“Every feature and function of the Tempesta is for the insurance of quality in the cup, and to allow the barista to focus their attention on the customer,” Cinzia says.
Everything has been designed with ergonomics and ease of operation in mind. The height of the trays is adjustable and the steam wands, featuring Super Dry technology without need for additional water, are easy to modulate with progressive levers that adjust to different pitcher sizes.
“The ergonomics were really considered because we don’t want the machine to interrupt the barista’s movement, but to facilitate and enhance it. We want to leave space for the barista to express themselves and interact with the machine. After all, the machine is the stage for the barista to share their talent,” Cosimo says.
“The espresso machine is also an agora, a place where space and imagination combine. It becomes a place where beautiful people come together, where the most beautiful possibilities are created, and where important conversations are had – job interviews, catchups, breakups.”
Barista Attitude is also focused on the social and sustainable impact of its product. To support the livelihood of coffee farmers, the company sponsors the Specialty Coffee Association’s Green Coffee Buyers and Sellers program to connect producers with green bean buyers and roasters. Internally, Barista Attitude is conducting its own diversity and inclusion project, Project Flux, to culturally map areas for improvement as a company, and as a group of people.
“We want to have a greater social impact with the projects we’re involved with, and the opportunities we create internally and externally,” Cinzia says.
Outside its own walls, Barista Attitude also wants to inspire the next generation of baristas and attract more people to the profession.
“Baristas are the last touchpoint of coffee for many people, but they’re so much more: psychologists, artists, creators. We ask a lot of them. Barista work is not easy, and now the industry is facing staff shortages. The question is: how can we attract more people to the profession? You can do a course to learn about brewing methods but who teaches you the art of hospitality,” Cosimo says. “We don’t believe baristas will ever be replaced, but we do value their role as one of the highest professions, and we would like to have a positive impact on their development.”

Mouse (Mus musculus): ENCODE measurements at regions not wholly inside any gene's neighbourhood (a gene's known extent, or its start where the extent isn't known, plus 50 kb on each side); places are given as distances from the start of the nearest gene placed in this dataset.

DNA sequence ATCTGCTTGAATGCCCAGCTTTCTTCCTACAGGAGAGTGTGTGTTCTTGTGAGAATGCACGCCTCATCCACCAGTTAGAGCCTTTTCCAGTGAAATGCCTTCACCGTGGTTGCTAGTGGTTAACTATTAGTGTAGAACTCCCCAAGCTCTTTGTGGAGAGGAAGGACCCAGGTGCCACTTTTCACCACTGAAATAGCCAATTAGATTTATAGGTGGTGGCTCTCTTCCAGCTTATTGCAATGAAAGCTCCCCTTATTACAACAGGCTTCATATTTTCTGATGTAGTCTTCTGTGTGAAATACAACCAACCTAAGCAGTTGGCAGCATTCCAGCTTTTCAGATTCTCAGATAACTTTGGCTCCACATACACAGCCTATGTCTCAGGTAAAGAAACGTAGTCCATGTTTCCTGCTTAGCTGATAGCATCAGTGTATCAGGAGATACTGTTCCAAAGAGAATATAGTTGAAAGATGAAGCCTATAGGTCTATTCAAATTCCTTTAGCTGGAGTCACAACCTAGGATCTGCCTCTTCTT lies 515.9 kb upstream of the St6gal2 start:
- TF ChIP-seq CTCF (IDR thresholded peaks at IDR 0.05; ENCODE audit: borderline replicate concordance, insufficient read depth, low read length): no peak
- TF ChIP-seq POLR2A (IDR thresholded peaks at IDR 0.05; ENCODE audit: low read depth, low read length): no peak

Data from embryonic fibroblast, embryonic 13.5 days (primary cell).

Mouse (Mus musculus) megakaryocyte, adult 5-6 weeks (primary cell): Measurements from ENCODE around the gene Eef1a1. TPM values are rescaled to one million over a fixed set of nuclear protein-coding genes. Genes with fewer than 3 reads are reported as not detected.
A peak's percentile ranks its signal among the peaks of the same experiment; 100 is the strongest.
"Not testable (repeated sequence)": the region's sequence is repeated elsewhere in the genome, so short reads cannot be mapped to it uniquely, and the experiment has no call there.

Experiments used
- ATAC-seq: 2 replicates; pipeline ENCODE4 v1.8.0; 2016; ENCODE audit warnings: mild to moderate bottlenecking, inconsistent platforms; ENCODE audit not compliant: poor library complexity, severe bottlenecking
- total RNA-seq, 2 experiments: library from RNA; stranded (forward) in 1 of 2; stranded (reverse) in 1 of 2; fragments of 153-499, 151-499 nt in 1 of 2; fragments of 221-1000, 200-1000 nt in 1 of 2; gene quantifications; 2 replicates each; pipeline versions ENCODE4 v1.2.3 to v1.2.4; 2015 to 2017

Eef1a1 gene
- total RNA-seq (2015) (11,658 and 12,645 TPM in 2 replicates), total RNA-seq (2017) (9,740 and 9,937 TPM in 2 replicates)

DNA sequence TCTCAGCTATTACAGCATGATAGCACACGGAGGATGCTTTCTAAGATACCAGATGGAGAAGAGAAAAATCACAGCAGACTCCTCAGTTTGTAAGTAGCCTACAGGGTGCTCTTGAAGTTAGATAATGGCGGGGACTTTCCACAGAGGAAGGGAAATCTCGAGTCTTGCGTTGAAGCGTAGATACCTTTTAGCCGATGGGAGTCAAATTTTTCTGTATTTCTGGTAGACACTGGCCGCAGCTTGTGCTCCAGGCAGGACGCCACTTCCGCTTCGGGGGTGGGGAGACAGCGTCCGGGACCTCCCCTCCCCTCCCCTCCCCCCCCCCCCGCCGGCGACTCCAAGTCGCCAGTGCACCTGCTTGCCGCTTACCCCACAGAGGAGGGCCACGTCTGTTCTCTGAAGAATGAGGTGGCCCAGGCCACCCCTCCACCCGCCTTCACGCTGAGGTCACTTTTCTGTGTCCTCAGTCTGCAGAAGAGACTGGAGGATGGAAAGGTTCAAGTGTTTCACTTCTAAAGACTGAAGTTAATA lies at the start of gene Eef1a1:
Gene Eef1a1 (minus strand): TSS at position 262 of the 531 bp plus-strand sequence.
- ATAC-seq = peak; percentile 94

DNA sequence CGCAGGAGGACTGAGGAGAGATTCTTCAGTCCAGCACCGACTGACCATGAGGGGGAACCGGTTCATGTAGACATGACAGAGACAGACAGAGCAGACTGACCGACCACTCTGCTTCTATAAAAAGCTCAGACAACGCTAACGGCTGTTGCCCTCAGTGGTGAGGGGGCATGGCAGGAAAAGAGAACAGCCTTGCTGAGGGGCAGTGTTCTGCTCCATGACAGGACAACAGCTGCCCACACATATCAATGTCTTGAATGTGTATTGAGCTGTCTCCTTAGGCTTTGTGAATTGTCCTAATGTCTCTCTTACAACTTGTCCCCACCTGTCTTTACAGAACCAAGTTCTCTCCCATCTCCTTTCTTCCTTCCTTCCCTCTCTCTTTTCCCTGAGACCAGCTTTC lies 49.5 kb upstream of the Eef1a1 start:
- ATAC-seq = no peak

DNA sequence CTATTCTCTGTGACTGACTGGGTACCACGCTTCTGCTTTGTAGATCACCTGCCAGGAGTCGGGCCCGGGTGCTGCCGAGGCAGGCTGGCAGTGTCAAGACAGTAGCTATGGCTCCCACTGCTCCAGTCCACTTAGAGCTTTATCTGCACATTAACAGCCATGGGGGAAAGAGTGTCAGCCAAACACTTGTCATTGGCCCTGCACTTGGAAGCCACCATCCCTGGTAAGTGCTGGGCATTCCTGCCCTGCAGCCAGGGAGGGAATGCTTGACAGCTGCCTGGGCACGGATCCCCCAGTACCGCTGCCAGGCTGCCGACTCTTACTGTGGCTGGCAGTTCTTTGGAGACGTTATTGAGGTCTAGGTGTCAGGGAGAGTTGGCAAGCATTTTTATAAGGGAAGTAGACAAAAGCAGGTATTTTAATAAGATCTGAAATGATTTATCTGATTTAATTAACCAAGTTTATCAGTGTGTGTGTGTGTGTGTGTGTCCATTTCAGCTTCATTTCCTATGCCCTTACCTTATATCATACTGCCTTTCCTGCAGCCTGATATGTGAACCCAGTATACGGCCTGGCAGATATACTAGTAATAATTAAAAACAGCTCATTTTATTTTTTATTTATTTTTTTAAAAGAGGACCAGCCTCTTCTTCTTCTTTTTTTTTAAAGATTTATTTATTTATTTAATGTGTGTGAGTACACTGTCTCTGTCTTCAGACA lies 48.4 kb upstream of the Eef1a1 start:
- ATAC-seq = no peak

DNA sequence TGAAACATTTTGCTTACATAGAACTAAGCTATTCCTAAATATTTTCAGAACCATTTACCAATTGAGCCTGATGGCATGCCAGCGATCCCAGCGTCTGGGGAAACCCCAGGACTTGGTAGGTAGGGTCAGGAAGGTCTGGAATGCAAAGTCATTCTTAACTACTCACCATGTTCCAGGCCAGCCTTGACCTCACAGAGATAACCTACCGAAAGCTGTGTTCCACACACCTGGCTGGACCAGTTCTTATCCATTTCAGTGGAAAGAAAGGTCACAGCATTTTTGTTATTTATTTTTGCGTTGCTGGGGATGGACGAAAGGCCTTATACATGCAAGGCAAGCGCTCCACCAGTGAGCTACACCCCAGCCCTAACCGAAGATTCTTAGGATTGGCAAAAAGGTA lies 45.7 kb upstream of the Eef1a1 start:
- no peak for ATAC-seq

Part of that impact, Cosimo adds, is to remove any stigma surrounding specialty coffee as a privileged beverage.
“Coffee should be accessible but not necessary luxury per se,” Cosimo says. “We want to create a better, more joyful experience without any arrogance, which only makes coffee bitter. We know that great extraction without a smile only serves to fill the cup, so more smiles please.”
When the world’s best baristas take to the stage for the WBC in just a few months’ time, using Tempesta, it will be an opportunity to familiarise themselves with the machine. It will also be a time for Barista Attitude to learn from the barista community and enhance its relationships.
“We are very aware we are the newcomers to a certain degree, but we’re not amateurs. We are one of the largest companies globally with huge technical and manufacturing experience behind us, and we have a really wonderful machine in Tempesta,” Cosimo says. “But more than celebrating its technology ability, our partnership of the WBC is an opportunity for us to learn from the community, to improve and to continue to do better.”
Barista Attitude has a clear direction for Tempesta in the Australian market, in what Cinzia describes as “one of the premier coffee markets” it wants to succeed in.
“We are going to be very seriously and deeply embracing the Australian market and we look forward to having meaningful conversations at MICE in Melbourne,” she says. “I hope that Australia gives the machine a chance to perform, and a chance to create relationships so we can stay beyond the WBC.”
This article appears in the June 2022 edition of BeanScene. Subscribe HERE.